Kadomatsu (門松, “gate pine”) is a traditional Japanese decoration for the New Year. Usually two pines (forming a gate) are placed on either side of the front door right after Christmas until January 7th. It’s placed there for good luck in the New Year.
This tradition seems to date back 950 years and is still practiced today. I asked Sadao from Japan about it and he wrote:
“Yes we have a custom to decorate Kadomatsu in front of our entrance. The attached photo (below) is a Kadomatsu in front of our condominium. Using some pine branches, bamboo and rice straw. When we were staying at my old house, we used a rather small one.”
Looking at photos, it seems that nowadays Kadomatsu all have some elements in common: three stalks of bamboo, a pine and a straw sprig bound with a straw rope.
I found the following text about the tradition in a book called, “The Flowers and Gardens of Japan” by Florence Du Cane from 1908…
“…the most important decorations in front of every house at the New Year; the first seven days of the year are called Matsu no uchi or “Within the Pines.” The origin of these Kadomatsu dates as far back as eight hundred and fifty years. One of the old Kadomatsu poets says—
Kadomatsu no, itonami tatsuru sono hodoni
Haru akegatatano yoya narinuran.
(While busy decorating the pines at the gate,
The dawn of the New Year speedily comes.)
The pines in front of the gates are placed in pairs—the rougher and more prickly one, called Thunbergi or male pine, on the left, which is the side of honour in Japan; the softer and more graceful one, P. densiflora or the female pine, on the right. The custom of adding bamboo is of more recent origin; and the other decorations include a rope, especially named shimenawa, with strips of white paper, a cray fish, ferns, a large orange called dai dai, a leaf or two of an evergreen tree, dried persimmons, dried chestnuts, etc. Each one of these articles has its own peculiar origin, and is a symbol of good luck for the year and for life. The poet Ikku Zenzi writes—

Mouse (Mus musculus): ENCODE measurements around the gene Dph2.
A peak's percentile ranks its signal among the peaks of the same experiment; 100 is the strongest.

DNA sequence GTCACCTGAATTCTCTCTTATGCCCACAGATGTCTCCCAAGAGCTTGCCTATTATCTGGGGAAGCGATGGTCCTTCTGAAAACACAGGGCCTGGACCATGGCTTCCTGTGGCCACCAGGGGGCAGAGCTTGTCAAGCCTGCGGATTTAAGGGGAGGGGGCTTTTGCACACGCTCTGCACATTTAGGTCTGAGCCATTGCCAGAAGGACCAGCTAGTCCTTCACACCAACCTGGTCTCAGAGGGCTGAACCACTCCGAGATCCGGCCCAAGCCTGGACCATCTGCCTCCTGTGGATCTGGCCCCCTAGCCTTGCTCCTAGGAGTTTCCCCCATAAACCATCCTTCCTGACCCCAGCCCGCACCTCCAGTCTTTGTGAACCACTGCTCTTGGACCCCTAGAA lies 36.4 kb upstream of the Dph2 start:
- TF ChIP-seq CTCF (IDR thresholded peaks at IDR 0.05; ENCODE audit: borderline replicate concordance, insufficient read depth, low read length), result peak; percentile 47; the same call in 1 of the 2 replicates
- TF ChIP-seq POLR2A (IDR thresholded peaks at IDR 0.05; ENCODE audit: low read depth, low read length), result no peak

At every door the pine-trees stand,
One mile-post more to the spirit land;
And as there’s gladness, so there’s sadness.
And indeed, whatever the pine-trees at the gate may mean, it is for ourselves to choose whether we be happy or sad.”
Let’s choose to be happy in the new year!
Many thanks to Sadao Mazuka for sharing his photo of kadomatsu!
Happy New Year!
Here’s a photo Ayako Egawa later sent with the note, “I’m attaching a photo of Kadomatsu (below). It’s displayed in front of a hotel. Recently we also decorate with New Year wreaths with pine and some lucky items.”
1st Photo: Wikipedia, cc.
2nd Photo: Sadao Mazuka
3rd Image: New Year’s Day in Tokyo by Helen Hyde (1912)
4th Image: Ayako Egawa
This article was posted on Friday, December 29th, 2017 at 10:58 pm and is filed under Countries & Cultures, Customs and Traditions, Holidays Around the World, Japan, New Year's Day, New Year's Eve, New Years. You can follow any responses to this entry through the RSS 2.0 feed. You can leave a response, or trackback from your own site.
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